Glamorgan Sausages – Selsig Morgannwg

These are vegetarian “sausages” made from cheese, leeks and breadcrumbs.  Traditionally Glamorgan cheese would have been used, but these days it doesn’t exist anymore.  Most modern recipes opt for Caerphilly cheese instead (although occasionally cheddar seems to be used instead).   Caerphilly cheese is not very common round my way, so my parents kindly brought some over for me!

Caerphilly Cheese!

Caerphilly Cheese!

After reading various websites for inspiration, it seems that a lot of people like to add “extra”s to their Glamorgan sausages, with chillis and spices being particularly popular.  While most of these sounded great, I fancied a recipe which seemed both fairly straightforward and traditional for my first attempt so I stuck with the plain old cheese and leek option.   I also decided to put a little more cheese in my mix because, well, I really like cheese!

Assembling the sausages was a very easy task, which makes it all the more surprising that I managed to leave out the mustard poweder!  I don’t think it affected the end result too much, but I know from making cheese sauces that then mustard helps to “bring out” the cheesiness so it’s probably worth including if you can remember it!  I personally like a chunky sausage, so where many website recommended make 8 smaller sausages, I opted to make 4 giant ones instead!

Glamorgan Sausages - Ready to cook

Glamorgan Sausages – Ready to cook

In the recipes I found there was also a split between frying or baking the sausages.  I thought I’d split the difference and fry them at first to give some colour and crispness, then bake them to cook them through (I figured this might take a while given the size of my sausages).  Being largely made of breadcrumbs the sausages ate up the oil in the frying pan, so I can see how baking would be the healthier option.  It was also hard to colour them evenly.

Glamorgan Sausages - Frying

Frying the sausages

With hindsight, I recon the only way to get these nice and golden all over would be to go the whole hog and just deep fry them!  Maybe I’ll give that a go next time.  While not the golden hue I was hoping for, my sausages still turned out pretty well.  The oven had crisped the outer breadcrumbs well, the insides were cooked through and the cheese lovely and gooey.  They weren’t as green as I hoped (I guess with the breadcrumbs and the cheese both being white that’s to be expected), although the leek flavour came through well.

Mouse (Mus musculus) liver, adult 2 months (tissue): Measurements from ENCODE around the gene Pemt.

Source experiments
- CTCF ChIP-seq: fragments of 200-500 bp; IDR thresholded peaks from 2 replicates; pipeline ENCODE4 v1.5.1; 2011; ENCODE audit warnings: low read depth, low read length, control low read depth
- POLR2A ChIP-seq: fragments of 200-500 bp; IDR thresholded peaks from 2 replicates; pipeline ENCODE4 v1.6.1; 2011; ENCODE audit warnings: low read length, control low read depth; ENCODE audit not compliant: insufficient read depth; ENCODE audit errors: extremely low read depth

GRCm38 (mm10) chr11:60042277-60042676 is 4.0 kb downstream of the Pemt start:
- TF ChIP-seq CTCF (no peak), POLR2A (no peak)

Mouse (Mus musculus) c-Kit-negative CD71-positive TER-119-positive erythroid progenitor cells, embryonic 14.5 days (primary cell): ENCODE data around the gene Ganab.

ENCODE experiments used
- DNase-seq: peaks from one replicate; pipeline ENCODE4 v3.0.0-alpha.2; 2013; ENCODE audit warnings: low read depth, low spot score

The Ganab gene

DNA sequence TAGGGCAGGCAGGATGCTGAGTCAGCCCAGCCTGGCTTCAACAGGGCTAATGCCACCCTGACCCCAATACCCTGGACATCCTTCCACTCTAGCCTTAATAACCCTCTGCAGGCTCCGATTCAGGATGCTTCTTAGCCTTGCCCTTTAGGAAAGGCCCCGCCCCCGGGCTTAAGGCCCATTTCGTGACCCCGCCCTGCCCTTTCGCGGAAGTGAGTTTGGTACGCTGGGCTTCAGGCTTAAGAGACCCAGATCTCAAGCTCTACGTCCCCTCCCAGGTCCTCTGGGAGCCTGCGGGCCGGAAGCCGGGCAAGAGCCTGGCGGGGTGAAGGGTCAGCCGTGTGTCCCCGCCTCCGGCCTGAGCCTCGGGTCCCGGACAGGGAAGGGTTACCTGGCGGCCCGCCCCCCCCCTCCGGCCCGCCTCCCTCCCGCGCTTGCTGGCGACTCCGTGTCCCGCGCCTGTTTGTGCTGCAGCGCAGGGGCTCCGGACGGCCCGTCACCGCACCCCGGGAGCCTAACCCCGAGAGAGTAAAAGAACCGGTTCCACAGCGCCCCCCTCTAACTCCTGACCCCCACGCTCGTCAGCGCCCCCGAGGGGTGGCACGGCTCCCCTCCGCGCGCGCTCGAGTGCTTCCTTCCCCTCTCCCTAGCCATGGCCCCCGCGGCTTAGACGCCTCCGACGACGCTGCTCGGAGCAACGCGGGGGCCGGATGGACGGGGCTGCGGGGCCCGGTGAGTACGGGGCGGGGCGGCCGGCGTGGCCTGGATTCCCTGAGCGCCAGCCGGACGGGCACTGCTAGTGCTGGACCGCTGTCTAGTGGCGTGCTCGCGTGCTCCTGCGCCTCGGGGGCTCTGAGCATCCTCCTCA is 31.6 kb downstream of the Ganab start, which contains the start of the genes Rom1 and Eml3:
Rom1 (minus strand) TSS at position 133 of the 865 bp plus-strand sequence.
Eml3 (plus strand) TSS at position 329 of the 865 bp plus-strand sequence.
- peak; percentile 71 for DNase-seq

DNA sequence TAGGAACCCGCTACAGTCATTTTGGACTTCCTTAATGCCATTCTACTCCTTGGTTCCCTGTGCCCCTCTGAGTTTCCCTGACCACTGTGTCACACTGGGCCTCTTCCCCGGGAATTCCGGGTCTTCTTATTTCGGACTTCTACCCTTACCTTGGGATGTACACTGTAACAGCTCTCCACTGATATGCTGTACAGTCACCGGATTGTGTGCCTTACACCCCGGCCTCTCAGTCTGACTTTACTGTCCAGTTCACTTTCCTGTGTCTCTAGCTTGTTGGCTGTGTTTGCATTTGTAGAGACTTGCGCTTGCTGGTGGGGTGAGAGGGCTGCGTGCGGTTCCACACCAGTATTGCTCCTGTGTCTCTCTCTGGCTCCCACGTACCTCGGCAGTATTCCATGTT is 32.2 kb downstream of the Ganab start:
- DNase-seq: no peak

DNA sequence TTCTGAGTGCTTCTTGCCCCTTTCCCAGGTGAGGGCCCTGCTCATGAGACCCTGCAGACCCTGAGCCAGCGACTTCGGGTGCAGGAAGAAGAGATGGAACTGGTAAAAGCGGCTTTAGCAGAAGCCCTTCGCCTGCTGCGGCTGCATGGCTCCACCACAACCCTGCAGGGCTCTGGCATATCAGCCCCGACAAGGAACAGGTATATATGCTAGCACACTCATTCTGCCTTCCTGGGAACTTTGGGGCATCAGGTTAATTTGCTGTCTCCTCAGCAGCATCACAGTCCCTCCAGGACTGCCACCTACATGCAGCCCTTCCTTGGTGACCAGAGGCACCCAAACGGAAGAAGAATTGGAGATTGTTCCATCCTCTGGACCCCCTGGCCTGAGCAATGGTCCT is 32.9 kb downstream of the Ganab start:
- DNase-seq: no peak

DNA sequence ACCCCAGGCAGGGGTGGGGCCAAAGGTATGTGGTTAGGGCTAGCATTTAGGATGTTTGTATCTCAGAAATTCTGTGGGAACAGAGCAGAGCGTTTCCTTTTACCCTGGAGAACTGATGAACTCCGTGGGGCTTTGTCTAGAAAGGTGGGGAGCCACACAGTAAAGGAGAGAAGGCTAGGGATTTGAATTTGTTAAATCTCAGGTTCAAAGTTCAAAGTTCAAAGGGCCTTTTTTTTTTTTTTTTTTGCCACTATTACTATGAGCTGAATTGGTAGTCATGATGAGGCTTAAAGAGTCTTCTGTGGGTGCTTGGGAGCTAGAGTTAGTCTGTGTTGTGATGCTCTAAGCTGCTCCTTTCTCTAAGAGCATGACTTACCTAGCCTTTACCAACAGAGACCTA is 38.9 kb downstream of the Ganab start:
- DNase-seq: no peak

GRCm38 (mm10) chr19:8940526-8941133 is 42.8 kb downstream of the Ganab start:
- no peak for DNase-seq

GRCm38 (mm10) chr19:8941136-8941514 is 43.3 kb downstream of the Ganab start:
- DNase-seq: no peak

Glamorgan Sausages - View inside

The view inside

Because I’m a greedy so and so I had two monster sausages with some salad and plum chutney, but for a lunch (or starter) I think that one would probably be enough.

Welsh Rarebit – Caws Pobi

Welsh rarebit is basically posh cheese on toast!  However instead of cutting slices of cheese, putting them on bread and grilling everything, you make a sort of cheese “paste” first and this is what goes on the bread.  Of course, making the cheese paste means you can add extra flavours (like the ale), but it also means that a bit more time and effort is required.

As with the Glamorgan sausages, I had a good look round the internet before having a go at making this and the traditional ingredients are (Welsh!) cheddar cheese, ale, mustard and eggs.  I also fancied adding some leek to up the “welshness” so decided to add a soft leek layer under the cheese on one piece of bread.

The instructions for the making rarebit seemed fairly straight forward: melt the cheese in the ale, allow to cool a bit, add the eggs, cool some more, spread and grill.  However I found that even after adding the eggs, the ale (and melted butter I guess) and the cheese wished to remain separated.  No amount of heating, stirring or cooling seemed to fix this (I did try for quite a while)

Welsh Rarebit - Not quite combining

Not quite combining

In the end I decided to opt for the trick used in making fondues – adding cornflour!  1 tsp stirred through was enough to bind the whole mix once a little heat was added.  It was also still holding together once it had cooled once (again!) so I could crack on with the spreading and grilling stage.

After adding cornflour and cooling

After adding cornflour and cooling

This bit luckily went really well with no more hiccups.  Something I was very grateful for as by this time I was starving!  The plain version was really nice, but for me, the leek one was even better!  With the cheese mix being so rich the leeks helped to stop this getting all a bit much.

Welsh Rarebit

Welsh Rarebit

While not perfect, I really enjoyed making these dishes.  I think I probably just need a bit more practice!